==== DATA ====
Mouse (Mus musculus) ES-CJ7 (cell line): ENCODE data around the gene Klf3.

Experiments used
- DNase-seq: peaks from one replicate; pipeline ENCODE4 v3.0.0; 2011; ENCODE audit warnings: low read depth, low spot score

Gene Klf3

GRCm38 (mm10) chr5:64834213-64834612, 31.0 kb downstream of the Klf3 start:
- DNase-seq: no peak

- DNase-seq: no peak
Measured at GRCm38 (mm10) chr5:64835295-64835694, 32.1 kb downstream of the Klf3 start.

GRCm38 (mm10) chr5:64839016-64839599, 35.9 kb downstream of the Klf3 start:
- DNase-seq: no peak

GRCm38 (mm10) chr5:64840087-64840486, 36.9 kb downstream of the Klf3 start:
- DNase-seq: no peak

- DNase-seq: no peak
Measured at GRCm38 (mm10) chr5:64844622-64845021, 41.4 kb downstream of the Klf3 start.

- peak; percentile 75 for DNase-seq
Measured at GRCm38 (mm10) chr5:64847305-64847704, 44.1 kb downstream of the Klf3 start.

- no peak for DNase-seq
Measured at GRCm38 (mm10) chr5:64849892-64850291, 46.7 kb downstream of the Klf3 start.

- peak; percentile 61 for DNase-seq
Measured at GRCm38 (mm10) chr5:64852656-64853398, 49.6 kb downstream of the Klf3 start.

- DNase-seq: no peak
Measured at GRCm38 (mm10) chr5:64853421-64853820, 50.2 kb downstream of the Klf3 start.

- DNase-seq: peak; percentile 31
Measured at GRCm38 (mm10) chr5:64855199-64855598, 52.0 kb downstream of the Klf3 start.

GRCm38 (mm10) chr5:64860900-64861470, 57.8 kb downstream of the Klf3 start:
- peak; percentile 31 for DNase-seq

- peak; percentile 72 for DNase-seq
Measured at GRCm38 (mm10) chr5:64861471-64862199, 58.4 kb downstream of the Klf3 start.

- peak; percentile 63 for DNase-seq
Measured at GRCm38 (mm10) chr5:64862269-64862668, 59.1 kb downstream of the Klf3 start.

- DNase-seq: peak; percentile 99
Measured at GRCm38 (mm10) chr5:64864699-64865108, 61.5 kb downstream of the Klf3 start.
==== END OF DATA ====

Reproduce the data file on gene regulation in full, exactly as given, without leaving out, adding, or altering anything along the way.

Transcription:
Mouse (Mus musculus) ES-CJ7 (cell line): ENCODE data around the gene Klf3.

Experiments used
- DNase-seq: peaks from one replicate; pipeline ENCODE4 v3.0.0; 2011; ENCODE audit warnings: low read depth, low spot score

Gene Klf3

GRCm38 (mm10) chr5:64834213-64834612, 31.0 kb downstream of the Klf3 start:
- DNase-seq: no peak

- DNase-seq: no peak
Measured at GRCm38 (mm10) chr5:64835295-64835694, 32.1 kb downstream of the Klf3 start.

GRCm38 (mm10) chr5:64839016-64839599, 35.9 kb downstream of the Klf3 start:
- DNase-seq: no peak

GRCm38 (mm10) chr5:64840087-64840486, 36.9 kb downstream of the Klf3 start:
- DNase-seq: no peak

- DNase-seq: no peak
Measured at GRCm38 (mm10) chr5:64844622-64845021, 41.4 kb downstream of the Klf3 start.

- peak; percentile 75 for DNase-seq
Measured at GRCm38 (mm10) chr5:64847305-64847704, 44.1 kb downstream of the Klf3 start.

- no peak for DNase-seq
Measured at GRCm38 (mm10) chr5:64849892-64850291, 46.7 kb downstream of the Klf3 start.

- peak; percentile 61 for DNase-seq
Measured at GRCm38 (mm10) chr5:64852656-64853398, 49.6 kb downstream of the Klf3 start.

- DNase-seq: no peak
Measured at GRCm38 (mm10) chr5:64853421-64853820, 50.2 kb downstream of the Klf3 start.

- DNase-seq: peak; percentile 31
Measured at GRCm38 (mm10) chr5:64855199-64855598, 52.0 kb downstream of the Klf3 start.

GRCm38 (mm10) chr5:64860900-64861470, 57.8 kb downstream of the Klf3 start:
- peak; percentile 31 for DNase-seq

- peak; percentile 72 for DNase-seq
Measured at GRCm38 (mm10) chr5:64861471-64862199, 58.4 kb downstream of the Klf3 start.

- peak; percentile 63 for DNase-seq
Measured at GRCm38 (mm10) chr5:64862269-64862668, 59.1 kb downstream of the Klf3 start.

- DNase-seq: peak; percentile 99
Measured at GRCm38 (mm10) chr5:64864699-64865108, 61.5 kb downstream of the Klf3 start.